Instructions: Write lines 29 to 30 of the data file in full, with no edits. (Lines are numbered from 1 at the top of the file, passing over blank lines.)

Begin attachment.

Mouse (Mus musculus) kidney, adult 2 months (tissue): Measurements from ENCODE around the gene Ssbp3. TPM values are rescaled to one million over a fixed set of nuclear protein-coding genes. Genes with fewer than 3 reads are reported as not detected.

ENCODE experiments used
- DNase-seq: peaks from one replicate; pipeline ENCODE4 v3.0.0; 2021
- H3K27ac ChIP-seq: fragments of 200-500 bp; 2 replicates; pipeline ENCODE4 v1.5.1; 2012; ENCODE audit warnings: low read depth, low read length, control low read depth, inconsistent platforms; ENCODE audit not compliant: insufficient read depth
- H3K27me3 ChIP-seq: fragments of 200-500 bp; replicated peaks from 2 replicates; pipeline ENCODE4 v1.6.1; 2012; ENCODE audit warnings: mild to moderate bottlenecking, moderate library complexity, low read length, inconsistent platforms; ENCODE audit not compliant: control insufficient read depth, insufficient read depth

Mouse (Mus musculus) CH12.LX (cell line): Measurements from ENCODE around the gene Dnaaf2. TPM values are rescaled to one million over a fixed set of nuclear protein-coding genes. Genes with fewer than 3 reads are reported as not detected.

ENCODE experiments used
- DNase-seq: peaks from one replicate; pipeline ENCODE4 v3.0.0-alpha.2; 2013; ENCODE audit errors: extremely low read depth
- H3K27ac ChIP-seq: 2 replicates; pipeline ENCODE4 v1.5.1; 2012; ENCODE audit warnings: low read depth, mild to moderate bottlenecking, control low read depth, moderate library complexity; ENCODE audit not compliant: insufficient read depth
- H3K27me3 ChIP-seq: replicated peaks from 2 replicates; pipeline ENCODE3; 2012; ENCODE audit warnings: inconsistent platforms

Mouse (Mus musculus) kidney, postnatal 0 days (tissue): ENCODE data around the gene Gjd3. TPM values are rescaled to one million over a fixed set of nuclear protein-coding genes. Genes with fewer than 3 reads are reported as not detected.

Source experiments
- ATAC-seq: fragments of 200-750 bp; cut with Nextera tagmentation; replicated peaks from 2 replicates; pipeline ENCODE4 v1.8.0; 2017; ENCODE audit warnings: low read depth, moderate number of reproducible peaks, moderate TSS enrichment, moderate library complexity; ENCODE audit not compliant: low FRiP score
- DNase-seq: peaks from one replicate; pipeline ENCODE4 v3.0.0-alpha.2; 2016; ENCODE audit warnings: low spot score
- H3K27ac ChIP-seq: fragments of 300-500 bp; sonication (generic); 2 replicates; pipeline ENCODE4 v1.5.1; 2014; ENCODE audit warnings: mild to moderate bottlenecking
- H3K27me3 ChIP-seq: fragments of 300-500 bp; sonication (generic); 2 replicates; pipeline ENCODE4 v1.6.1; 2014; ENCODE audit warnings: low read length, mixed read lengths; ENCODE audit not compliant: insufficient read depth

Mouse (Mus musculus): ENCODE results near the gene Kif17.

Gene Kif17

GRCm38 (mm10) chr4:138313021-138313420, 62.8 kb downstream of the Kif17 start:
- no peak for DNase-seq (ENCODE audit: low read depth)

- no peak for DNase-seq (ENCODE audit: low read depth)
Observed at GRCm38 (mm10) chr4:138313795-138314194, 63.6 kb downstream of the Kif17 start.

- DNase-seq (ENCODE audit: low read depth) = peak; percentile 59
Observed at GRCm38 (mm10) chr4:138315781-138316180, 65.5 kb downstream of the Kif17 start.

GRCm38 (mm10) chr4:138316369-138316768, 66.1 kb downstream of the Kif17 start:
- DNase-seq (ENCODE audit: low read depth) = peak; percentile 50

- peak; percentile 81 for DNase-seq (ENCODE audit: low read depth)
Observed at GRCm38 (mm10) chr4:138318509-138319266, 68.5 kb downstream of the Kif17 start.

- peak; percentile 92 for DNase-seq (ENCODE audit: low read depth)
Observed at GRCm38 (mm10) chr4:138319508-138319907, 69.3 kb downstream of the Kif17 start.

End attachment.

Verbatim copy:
- peak; percentile 92 for DNase-seq (ENCODE audit: low read depth)
Observed at GRCm38 (mm10) chr4:138319508-138319907, 69.3 kb downstream of the Kif17 start.